The Gullible One
By Shalom (Pearl) Brand
I learned so much from my parents as a young girl, certainly more than can be shared in a single article. But the most important things they taught me are these:
#1 – Wisdom
“For wisdom is better than rubies; and all the things that may be desired are not to be compared to it.” (Proverbs 8:11)
For some, learning comes easy; for others, not so much. I was one of those kids who had to work really hard to learn. My brothers or sisters would be told, “This is the word love,” and they would never forget it. I would hear the same thing, read it, write it, and still have to sound it out. But instead of my mom saying, “Why can you not remember that this is the word love? You have seen this word and read it over and over again!” she would say, “Good job sounding it out, Shalom; now what do you think that word means? How would you show love to someone? How did Jesus show us love?” and then, “That is a very wise answer Shalom. Did you know that it is more important to show love than to read the word love? God gives us wisdom to know how to show love to others.”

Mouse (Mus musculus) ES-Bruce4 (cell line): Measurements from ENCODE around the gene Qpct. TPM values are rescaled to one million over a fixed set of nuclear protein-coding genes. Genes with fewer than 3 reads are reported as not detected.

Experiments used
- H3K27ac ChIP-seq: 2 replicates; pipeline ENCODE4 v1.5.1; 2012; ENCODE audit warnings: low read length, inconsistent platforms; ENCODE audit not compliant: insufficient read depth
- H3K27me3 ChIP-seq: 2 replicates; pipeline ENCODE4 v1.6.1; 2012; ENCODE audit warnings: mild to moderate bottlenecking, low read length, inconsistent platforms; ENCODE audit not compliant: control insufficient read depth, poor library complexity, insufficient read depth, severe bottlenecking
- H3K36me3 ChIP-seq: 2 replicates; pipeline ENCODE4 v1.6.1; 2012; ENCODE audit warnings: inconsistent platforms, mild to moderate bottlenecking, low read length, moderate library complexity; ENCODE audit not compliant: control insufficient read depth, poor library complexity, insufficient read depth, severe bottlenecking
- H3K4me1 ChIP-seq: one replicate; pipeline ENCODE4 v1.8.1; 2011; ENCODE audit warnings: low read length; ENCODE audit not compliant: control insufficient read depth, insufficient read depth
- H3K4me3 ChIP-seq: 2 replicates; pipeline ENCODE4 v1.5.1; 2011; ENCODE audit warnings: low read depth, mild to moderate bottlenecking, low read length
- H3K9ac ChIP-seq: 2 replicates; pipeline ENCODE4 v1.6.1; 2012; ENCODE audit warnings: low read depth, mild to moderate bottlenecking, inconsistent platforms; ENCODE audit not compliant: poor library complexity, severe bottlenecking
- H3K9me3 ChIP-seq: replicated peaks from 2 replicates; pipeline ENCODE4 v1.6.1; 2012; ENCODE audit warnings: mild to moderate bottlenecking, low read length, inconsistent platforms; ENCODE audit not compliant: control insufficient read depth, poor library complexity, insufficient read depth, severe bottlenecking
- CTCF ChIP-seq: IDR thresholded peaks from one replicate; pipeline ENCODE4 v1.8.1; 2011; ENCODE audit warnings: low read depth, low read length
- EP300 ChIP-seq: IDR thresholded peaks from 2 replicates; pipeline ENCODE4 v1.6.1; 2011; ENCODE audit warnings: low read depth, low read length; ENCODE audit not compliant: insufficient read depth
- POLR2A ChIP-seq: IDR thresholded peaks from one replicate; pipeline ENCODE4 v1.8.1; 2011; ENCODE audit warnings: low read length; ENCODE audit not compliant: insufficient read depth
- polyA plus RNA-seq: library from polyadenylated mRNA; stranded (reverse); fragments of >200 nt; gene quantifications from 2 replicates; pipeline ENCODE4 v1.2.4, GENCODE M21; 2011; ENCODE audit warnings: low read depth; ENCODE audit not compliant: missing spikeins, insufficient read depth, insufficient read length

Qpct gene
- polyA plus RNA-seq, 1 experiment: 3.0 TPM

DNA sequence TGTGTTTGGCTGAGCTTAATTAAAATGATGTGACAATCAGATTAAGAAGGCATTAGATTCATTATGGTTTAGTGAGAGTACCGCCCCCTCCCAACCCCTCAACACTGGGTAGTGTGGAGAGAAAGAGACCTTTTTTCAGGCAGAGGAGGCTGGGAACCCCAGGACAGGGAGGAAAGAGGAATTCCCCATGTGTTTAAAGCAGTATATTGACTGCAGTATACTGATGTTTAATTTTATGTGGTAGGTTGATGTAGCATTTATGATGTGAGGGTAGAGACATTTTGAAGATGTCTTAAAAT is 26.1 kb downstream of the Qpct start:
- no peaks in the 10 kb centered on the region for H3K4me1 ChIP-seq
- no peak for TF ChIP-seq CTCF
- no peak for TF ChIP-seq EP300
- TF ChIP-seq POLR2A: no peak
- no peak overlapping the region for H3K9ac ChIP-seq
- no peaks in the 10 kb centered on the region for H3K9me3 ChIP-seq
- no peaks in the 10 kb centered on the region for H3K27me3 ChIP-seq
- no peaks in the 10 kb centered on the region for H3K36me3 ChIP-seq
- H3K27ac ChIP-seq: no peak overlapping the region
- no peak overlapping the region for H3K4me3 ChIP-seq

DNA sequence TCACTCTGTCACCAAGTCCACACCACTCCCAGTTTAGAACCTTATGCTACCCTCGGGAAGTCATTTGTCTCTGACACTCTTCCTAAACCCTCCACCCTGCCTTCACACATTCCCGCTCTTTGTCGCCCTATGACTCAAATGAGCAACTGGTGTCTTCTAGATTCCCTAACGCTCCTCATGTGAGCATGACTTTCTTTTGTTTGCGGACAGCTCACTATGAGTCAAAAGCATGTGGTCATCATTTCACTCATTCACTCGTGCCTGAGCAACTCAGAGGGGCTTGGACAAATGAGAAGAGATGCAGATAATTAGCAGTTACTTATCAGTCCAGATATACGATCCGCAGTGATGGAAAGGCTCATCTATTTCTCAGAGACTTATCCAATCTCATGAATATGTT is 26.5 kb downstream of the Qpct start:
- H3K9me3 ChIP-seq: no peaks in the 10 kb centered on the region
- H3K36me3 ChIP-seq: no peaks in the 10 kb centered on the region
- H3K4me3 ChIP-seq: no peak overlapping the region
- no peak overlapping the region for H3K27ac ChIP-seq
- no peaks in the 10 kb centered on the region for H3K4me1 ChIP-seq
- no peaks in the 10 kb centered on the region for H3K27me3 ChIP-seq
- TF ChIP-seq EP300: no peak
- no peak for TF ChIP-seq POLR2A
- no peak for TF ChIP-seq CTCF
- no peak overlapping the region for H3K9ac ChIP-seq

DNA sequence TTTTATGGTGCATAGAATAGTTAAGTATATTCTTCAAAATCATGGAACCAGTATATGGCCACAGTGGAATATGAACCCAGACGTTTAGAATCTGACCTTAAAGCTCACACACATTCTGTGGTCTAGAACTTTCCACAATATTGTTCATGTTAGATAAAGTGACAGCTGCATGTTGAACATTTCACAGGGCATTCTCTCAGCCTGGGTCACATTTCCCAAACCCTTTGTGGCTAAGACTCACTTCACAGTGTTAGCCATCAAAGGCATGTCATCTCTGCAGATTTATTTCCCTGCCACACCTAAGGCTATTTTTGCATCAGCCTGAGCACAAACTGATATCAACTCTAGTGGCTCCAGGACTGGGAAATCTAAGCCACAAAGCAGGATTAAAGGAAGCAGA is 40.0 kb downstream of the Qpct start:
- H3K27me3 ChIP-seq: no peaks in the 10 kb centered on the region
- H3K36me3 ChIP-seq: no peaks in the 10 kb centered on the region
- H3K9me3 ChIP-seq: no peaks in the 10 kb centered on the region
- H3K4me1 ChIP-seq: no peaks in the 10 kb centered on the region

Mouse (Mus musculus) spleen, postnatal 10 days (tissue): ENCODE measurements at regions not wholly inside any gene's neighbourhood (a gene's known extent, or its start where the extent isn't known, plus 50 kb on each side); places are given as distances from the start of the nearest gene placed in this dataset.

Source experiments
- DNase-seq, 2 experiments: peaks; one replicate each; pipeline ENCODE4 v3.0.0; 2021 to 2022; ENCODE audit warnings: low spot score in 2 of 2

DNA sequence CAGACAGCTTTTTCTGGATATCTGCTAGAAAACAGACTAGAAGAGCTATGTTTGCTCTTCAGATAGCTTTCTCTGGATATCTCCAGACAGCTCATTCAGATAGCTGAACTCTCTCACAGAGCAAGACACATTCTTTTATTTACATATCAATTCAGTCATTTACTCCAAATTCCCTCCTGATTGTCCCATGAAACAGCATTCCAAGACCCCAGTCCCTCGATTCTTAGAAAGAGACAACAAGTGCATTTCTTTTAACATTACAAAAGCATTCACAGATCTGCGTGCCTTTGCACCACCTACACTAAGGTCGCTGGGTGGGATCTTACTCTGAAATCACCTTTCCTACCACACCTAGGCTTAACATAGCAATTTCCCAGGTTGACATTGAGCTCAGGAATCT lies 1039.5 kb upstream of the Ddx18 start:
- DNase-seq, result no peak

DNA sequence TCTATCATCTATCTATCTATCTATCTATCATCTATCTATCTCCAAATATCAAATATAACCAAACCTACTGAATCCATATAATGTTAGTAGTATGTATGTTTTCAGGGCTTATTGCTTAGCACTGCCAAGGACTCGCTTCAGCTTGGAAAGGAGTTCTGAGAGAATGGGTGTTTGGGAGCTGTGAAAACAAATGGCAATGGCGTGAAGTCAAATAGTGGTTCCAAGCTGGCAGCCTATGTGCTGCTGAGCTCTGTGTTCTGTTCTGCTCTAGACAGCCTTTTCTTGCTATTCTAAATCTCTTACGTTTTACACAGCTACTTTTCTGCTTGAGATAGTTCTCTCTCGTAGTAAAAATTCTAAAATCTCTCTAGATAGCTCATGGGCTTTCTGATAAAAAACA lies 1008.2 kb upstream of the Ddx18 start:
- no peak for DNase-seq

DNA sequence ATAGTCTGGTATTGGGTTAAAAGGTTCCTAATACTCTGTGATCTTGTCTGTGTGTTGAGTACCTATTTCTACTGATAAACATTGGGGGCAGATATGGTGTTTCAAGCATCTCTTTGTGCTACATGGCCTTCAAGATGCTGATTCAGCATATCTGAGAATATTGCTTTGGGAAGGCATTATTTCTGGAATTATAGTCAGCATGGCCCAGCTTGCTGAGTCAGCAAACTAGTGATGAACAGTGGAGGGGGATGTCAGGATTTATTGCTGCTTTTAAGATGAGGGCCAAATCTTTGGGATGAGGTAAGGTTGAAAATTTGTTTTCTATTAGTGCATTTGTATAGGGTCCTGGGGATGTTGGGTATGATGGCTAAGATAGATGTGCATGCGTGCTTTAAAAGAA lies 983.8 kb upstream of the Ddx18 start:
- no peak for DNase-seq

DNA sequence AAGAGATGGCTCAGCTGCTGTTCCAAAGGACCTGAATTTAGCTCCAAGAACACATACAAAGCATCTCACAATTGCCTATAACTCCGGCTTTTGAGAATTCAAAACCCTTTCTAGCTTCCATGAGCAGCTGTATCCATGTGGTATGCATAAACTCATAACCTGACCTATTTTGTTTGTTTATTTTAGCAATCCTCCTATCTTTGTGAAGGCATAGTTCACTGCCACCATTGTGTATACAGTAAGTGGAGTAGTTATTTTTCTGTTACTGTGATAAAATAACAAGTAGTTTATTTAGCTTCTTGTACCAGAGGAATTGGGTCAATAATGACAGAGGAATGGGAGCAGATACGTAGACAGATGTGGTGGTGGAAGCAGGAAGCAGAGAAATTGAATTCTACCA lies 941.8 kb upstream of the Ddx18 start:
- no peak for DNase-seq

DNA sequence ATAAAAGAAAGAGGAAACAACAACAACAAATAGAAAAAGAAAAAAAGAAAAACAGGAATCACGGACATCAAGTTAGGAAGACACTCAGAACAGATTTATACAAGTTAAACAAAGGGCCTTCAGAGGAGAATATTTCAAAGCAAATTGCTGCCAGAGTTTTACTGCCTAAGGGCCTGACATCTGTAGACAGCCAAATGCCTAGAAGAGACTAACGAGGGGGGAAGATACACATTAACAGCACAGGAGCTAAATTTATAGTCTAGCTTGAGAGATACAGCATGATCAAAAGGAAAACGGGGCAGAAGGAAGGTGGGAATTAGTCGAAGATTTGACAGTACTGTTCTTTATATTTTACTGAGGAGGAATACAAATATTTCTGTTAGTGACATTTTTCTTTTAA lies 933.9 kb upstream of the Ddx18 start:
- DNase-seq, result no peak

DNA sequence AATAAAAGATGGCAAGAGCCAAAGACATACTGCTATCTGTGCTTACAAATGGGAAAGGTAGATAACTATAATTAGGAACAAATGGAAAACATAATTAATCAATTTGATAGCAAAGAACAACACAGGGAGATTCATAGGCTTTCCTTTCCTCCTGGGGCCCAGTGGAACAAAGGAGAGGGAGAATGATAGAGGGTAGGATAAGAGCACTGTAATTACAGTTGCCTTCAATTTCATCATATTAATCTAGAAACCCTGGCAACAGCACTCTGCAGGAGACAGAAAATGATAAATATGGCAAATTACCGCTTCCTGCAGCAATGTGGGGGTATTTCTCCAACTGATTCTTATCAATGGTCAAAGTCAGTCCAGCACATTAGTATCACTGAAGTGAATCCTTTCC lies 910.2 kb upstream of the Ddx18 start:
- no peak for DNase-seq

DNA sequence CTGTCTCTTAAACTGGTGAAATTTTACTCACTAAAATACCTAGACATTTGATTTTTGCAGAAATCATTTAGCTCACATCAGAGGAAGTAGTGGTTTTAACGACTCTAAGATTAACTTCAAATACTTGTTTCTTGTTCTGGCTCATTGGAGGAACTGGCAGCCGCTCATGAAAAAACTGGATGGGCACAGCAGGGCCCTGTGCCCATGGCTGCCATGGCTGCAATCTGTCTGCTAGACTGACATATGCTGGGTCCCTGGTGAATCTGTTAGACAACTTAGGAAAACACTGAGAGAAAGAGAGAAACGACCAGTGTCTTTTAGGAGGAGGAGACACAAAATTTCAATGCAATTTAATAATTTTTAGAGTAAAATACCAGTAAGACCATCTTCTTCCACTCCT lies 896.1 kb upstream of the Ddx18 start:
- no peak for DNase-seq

I wanted this wisdom; it was something I knew I needed more than other people did, for I could not rely on knowledge. I needed something that only God could give me. I started praying for it every day when I was just a young teen. I know that it is what made me who I am today. I pray with my children every night, and for each of them I pray something different. But because Gracie is just like me, from the time she was a baby, I have prayed that she will have wisdom. She also asks God for wisdom and knows that wisdom is better than rubies.
#2 – Joy and Thankfulness
“Make a joyful noise unto the Lord, all ye lands. Serve the Lord with gladness: come before his presence with singing. Know ye that the Lord he is God: it is he that hath made us, and not we ourselves; we are his people, and the sheep of his pasture. Enter into his gates with thanksgiving, and into his courts with praise: be thankful unto him, and bless his name. For the Lord is good; his mercy is everlasting; and his truth endureth to all generations.” (Psalm 100)